Lawsuit Seeks Removal of Suspended Indiana Attorney General

Indiana Attorney General Curtis Hill speaks during a 2018 news conference at the Statehouse in Indianapolis. (AP Photo/Michael Conroy)

INDIANAPOLIS (CN) — A lawsuit is seeking to have a vacancy declared following the 30-day suspension of acting Attorney General Curtis Hill which resulted from findings that he groped four women during a holiday party in 2018.

Four Indiana residents filed the lawsuit in Marion County on Thursday, and claim that because Hill’s law license is suspended, a vacancy may be declared and a new attorney general may be appointed by Governor Eric Holcomb.

“The Indiana Supreme Court has repeatedly held that a suspension from the practice of law of an attorney who is an elected official in an office requiring a license to practice law prohibits that official from performing any of his or her duties or responsibilities and creates a ‘vacancy’ in that office,” the complaint claims.

The lawsuit follows a Monday decision from the Indiana Supreme Court, where the court declined a request from Holcomb to clarify if a vacancy existed, claiming that such an intervention would be “inappropriate.”

Hill’s suspension was handed down by the Indiana Supreme Court on May 11, after it found credible the accusations that Hill grabbed and touched four women during a party known as the “Sine Die Celebration.”

One of Hill’s accusers, state Rep. Mara Reardon, claimed in a federal lawsuit that after she exchanged pleasantries with Hill at the party, he “leaned toward Ms. Reardon, placed his hand on her back and slid his hand down, underneath her dress, reached to her buttocks and grabbed it.”

The other three women, who were then all legislative staffers, claimed that Hill engaged in similar behavior including Samantha Lozano, who claimed that Hill grabbed her by the waist and pulled her close to him.

While the four women’s lawsuit was dismissed in March, U.S. District Chief Judge Jane Magnus-Stinson found that Hill’s actions were nonetheless “reprehensible.”

“There is no doubt that the allegations as to Attorney General Hill’s actions toward Plaintiffs at the Sine Die Celebration, which the court must accept as true at this stage of the litigation, describe disgraceful and reprehensible conduct,” wrote Magnus-Stinson in her 37-page ruling.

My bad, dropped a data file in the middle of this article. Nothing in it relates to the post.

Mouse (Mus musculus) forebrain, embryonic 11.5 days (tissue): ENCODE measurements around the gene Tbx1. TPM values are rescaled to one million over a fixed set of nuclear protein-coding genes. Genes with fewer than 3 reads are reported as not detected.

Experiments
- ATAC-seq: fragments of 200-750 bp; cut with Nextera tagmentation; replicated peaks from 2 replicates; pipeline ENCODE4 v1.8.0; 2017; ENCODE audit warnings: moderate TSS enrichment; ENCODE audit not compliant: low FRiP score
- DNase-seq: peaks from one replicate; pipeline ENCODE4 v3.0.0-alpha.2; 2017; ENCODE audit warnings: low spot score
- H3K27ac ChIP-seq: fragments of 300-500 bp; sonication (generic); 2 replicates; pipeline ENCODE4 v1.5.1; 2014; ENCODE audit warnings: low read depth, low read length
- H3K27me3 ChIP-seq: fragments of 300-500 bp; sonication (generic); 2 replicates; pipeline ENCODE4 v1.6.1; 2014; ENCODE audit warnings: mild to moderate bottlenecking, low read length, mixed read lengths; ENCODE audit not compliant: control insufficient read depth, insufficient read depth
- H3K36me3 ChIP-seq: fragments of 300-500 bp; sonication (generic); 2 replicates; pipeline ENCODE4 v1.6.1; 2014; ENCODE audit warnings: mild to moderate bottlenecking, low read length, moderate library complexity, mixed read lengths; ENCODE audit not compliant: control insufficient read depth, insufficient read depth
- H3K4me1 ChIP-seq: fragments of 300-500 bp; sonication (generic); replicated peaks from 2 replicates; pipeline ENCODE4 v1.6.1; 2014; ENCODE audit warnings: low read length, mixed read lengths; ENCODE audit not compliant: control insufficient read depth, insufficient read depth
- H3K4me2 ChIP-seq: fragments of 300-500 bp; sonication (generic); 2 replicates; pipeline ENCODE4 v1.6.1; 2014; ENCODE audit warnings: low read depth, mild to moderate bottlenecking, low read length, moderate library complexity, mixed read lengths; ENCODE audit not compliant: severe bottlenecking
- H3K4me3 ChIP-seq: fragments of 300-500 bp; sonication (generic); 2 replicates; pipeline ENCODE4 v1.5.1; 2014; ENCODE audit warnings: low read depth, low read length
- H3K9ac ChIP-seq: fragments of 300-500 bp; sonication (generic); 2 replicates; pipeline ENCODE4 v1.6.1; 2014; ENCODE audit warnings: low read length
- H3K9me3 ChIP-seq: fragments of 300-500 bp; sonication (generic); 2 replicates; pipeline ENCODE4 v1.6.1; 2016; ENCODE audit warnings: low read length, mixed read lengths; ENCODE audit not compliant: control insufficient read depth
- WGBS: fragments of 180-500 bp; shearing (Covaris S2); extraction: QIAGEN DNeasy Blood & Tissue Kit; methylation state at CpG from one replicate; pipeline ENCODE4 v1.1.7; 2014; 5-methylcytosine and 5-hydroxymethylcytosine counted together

Regardless of the legality of Hill’s actions, an investigation performed by the state’s disciplinary commission resulted in a report that the Indiana Supreme Court relied heavily upon before suspending the attorney general.

“Respondent’s conduct, both during and after the Sine Die party, has caused injury to the four women. Respondent’s conduct was offensive, invasive, damaging, and embarrassing to the four women,” the report states. “Further, respondent’s conduct, both during and after the Sine Die party, has had an adverse impact on the public’s perception of our state’s executive branch and on the profession.”

Prior to his suspension, Hill had maintained his innocence and called the women’s allegations “troubling” and “vicious.” Following the ruling, Hill expressed respect for the ruling but did not apologize for his alleged actions.

“I accept with humility and respect the Indiana Supreme Court’s ruling of a 30-day suspension of my license with automatic reinstatement,” Hill said in a press release. “I offer my deepest gratitude to my family, friends and the entire staff of the Office of the Attorney General. My staff has worked tirelessly and without interruption and will continue to do so on behalf of all Hoosiers.”

Even if Hill does remain in office, he is up for election this year and will face down three other challengers in the upcoming Republican primary, including former Indiana Secretary of State Todd Rokita who announced he was running this week.

“Running against a Republican officeholder is not something I ever would want to do, in just about any circumstance. But our incumbent is wounded,” Rokita said in a press release. “The unanimous Supreme Court ruling, by Republican appointed and conservative Justices, after a significant investigation of the facts made this choice clear.”

The four plaintiffs are represented by Indianapolis attorney William Groth, of the law firm Macey Swanson LLP.

The attorney general’s office did not immediately respond to a request for comment.

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